Anzac Day 2016

Albany, WA.  Gillett’s have been defending the country since the 1890s when my Grandfather and his brother enlisted in the Forts at Albany. The nation was worried about the Russians as they were snooping around the continent so they built a fort at Albany overlooking King George Sound. In 1791 Captain George Vancouver claimed the Southern Part of Western Australia for the British Crown.  As he explored the coastline, he discovered one of the world’s finest natural harbours and named it Princess Royal Harbour and King George Sound. During the 19th century, the loss of this strategic port to any enemy was identified as a potential threat to the security not only of Western Australia, but the whole of Australia.  As a result all the Australian states agreed to to pay for the construction of a fort and the British Government would supply the guns.  The Fort was opened in 1893 and was the first federal defence of Australia. There you go, the states can agree on something! The Princess Royal Fortress has two gun batteries dug into the hillside of Mount Adelaide -Fort Princess Royal ( 2 x 6 inch guns) and Fort Plantagenet ( 1 x 6 inch gun) . From 1893 to 1956 the guns of maintained their role as a deterrent and never fired a shot in anger.  Pity! Both these guys served in the Boer War enlisting from Albany and both survived.  They went on to serve in WW1 and one of them, my Great Uncle, in WW2. When the Anzac fleet left King George Sound in 1914 on board were two other Great Uncles, neither of whom survived their war. Both stayed in France My father, his brothers and my Mother’s brothers served during WW2 and Dad often came to the port of Albany when his RAN ships were escorting convoys or mine sweeping. One of my maternal uncles stayed at the River Kwai. In the early 60s I left to see the world, through the sites of a gun, as the wits of the day would have us believe. But circumstances had it that I would eventually serve in South Vietnam during my 25 years service. A mob of cousins also served in SE Asia in the RAN and Army and one even served in the RAAF. ( don’t know what happened there ) All of which s a bit of a load to carry tomorrow when I participate in the Anzac Day commemorations at Albany.  Marching along Stirling Terrace with the ghosts of my fathers on my shoulders makes it all the more significant.  I’ll go to the RSL later and maybe have a beer or two and remember my mates left behind in SE Asia and pause to toast my Fathers and their service and their mates they left behind. There were a lot. Thanks to them, in part, and men and women like them, we are free of the menace of Germans and Japanese and left to develop into a free nation.  Other nations are glad they served as well – just talk to the French and Pacific Islanders about that. Because of their service, and many other reasons of course, Australia has developed into an amazing place to live. Thanks guys. I normally spend the day with my mates from 7RAR but for family reasons I’m in Albany, far away from the main stream commemorations.  To all of you – have a good day and don’t forget to toast the boys we left behind. RIP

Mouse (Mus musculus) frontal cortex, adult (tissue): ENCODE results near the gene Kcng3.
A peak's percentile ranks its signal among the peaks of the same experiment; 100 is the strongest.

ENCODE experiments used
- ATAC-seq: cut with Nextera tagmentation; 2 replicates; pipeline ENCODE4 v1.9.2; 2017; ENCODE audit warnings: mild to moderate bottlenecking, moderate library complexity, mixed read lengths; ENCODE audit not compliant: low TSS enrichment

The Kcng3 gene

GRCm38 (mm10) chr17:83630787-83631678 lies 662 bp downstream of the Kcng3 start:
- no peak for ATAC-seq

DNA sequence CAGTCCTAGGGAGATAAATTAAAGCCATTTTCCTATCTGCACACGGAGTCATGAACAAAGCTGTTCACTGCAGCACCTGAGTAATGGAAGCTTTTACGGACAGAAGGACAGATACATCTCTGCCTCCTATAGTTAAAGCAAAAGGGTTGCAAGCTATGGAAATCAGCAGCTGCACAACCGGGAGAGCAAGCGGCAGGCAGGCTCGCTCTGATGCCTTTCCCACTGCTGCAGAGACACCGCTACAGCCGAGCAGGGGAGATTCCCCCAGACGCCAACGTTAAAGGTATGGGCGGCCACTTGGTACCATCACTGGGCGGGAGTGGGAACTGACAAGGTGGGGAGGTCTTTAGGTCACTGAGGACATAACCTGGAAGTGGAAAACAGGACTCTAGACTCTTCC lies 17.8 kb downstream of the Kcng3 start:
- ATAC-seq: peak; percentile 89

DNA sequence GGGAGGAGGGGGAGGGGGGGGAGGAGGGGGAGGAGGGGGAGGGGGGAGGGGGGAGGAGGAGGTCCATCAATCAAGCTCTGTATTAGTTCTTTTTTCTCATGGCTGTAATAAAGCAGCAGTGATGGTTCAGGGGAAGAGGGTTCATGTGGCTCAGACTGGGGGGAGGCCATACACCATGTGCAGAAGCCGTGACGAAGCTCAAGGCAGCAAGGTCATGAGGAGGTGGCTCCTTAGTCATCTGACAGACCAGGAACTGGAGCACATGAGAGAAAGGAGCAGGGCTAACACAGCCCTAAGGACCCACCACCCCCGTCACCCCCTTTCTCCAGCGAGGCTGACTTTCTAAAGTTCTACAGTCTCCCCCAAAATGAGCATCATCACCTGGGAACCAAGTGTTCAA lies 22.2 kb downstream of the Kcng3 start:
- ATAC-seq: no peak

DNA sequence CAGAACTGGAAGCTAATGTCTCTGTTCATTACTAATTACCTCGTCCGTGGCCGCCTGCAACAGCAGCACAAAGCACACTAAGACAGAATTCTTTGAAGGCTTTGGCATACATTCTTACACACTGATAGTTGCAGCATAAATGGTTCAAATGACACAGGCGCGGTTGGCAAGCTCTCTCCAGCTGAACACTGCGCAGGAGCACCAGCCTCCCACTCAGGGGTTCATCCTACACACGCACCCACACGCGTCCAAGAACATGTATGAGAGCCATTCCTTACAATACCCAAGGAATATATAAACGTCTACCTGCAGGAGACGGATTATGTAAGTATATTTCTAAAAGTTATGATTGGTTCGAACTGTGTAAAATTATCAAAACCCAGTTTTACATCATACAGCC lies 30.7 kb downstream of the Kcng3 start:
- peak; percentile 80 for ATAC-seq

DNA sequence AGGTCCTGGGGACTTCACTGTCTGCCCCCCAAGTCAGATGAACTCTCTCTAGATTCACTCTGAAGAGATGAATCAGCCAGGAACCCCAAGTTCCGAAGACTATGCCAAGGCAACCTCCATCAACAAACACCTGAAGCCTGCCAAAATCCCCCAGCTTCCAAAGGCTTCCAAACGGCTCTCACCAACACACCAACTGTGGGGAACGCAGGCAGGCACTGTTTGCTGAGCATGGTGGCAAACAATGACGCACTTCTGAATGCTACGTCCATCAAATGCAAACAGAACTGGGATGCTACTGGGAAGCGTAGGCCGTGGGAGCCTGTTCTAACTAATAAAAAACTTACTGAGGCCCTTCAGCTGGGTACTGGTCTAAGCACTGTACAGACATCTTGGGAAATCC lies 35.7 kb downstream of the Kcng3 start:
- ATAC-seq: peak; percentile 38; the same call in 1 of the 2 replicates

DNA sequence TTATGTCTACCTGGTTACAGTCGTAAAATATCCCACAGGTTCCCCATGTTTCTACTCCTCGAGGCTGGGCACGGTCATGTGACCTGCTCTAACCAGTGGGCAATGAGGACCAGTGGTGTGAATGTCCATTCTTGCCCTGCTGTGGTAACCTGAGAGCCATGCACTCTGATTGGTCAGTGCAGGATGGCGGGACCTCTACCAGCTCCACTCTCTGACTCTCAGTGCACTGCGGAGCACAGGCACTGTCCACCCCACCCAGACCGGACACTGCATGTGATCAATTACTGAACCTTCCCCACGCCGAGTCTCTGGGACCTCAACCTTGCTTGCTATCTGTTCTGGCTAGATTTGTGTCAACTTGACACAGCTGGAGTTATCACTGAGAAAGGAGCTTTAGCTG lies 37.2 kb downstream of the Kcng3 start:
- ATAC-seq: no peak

One comment

  • My family too had a great tradition in the Armed Forces of the UK, one of the main reasons that I volunteered for Vietnam.
    One Grandfather was awarded an MID in the Great War, and another, plus a couple of Uncles survived Dunkirk, one didn’t.
    I am making an attempt on tracing a little of their story, hopefully it
    will be accomplished this year.
    Hope you had a great ANZAC Day Kev, I marched in a country town in outback Qld, absolutely brilliant.

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